Dandan Zhang

Dandan Zhang’s research focuses on the processing of carbon nanofillers-polymer composites with controlled nanoparticle orientation and pore geometry.  Dandan’s is also involved in the research of CNT migration in polymer matrix under electrical field to study the factors that affect the rate of CNT migration.

Avi Bregman

Avi Bregman's research focused on the multiscale design of polymer nanocomposites for electro magnetic interference(EMI) shielding. Using magnetic and shear alignment inside of a UV curable matrix, advanced control of carbonaceous filler orientation is achieved and then instantly cured to combine unique microstructure with macrostructures that cannot currently be achieved.

Wesley Chapkin

Dr. Wesley Chapkin’s research involved the analysis of nanoparticle dispersion and alignment via electric fields on the resulting properties of polymer nanocomposites.  The utilization of such techniques as UV-vis and polarized Raman spectroscopy allows for an in situ, real time investigation of the evolution of a system under an applied electric field. 

Yipeng He

Yipeng He’s research includes the real-time characterization of the carbon nanotube (CNT) alignment in polymer matrices and the relevant kinetics study. The current focus is the CNT alignment in a shear flow and its comparison with an electric field. 

Xun Liu

Dr. Xun Liu formerly held the position of postdoc in the Taub group.  Her projects included microstructure characterization of cast aluminum nanocomposites produced from an in-situ gas-liquid reaction process. The size, distribution and composition of the nanoparticles in the aluminum matrix are analyzed and related to the enhanced mechanical properties. Xun was also involved in the project of incremental forming process and studies the forming force, forming mechanisms, dimensional and geometrical accuracy, formability and surface roughness for different formed geometries under various process conditions.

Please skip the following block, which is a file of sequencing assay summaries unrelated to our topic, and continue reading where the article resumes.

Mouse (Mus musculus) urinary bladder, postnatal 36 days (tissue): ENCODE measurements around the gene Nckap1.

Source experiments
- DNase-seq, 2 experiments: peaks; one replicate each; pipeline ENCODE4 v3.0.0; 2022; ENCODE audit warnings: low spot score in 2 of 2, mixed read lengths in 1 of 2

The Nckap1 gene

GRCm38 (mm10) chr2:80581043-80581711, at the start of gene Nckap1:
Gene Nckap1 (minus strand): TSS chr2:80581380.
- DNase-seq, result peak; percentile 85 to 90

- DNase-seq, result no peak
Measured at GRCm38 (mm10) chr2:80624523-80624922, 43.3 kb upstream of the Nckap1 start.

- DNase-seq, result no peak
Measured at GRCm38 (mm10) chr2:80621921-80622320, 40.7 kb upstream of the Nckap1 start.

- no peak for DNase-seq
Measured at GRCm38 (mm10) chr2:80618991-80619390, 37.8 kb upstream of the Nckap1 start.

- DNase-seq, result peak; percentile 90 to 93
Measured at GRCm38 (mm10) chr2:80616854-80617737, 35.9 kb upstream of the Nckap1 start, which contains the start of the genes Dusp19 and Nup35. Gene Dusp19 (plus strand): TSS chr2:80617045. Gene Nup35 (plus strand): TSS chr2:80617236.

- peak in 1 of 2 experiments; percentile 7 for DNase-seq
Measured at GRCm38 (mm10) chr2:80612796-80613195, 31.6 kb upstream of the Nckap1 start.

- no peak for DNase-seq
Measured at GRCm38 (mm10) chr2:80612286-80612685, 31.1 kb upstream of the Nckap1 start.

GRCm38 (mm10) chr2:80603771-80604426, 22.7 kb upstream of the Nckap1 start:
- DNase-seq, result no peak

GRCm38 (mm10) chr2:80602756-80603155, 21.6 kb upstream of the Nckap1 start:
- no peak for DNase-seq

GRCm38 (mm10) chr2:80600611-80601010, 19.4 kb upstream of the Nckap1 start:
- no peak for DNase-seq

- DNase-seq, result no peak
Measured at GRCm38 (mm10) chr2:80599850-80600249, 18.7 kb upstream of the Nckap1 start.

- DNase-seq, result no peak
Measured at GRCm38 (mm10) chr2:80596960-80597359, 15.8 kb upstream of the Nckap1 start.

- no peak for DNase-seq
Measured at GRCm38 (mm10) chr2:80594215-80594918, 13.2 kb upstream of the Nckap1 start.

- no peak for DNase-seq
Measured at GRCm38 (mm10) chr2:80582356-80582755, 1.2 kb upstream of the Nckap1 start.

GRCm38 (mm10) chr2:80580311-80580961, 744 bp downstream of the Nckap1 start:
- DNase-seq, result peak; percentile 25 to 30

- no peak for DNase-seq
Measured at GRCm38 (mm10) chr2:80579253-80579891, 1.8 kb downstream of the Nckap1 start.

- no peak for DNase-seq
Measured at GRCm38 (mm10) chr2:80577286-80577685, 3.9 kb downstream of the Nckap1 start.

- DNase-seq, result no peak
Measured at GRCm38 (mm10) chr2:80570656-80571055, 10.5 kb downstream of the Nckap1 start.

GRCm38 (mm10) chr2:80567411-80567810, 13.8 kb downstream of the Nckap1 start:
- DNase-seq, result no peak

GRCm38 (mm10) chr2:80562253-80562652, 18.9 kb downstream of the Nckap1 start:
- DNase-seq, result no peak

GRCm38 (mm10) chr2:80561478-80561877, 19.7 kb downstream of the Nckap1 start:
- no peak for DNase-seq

Maya Nath

Maya Nath’s research focused on the characterization of microstructure, texture and surface finish of aluminum alloys undergoing large deformations. This work will be used to optimize the mechanical properties of the resulting components, specifically for tensile and fatigue applications. 

Caleb Reese

Caleb Reese’s defense title: "In Situ Metal Matrix Nanocomposites: Towards Understanding Formation Mechanisms and Microstructural Control”. His postdoctoral research focused on understanding the formation mechanisms and processing-microstructure-property relationships governing aluminum-based metal matrix nanocomposites (MMNCs) fabricated via in situ methods (e.g., combustion synthesis, flux-assisted reaction synthesis). His work was based primarily on investigating the effect of alloying elements and impurities (e.g., silicon) on in situ MMNC reaction pathways, as well as the development of synchrotron X-ray methods to facilitate real-time visualization of MMNC processing. 

Erika Salem

Erika Salem’s project focused on the study of the mechanics of deformation during processing both experimentally and using finite element analysis.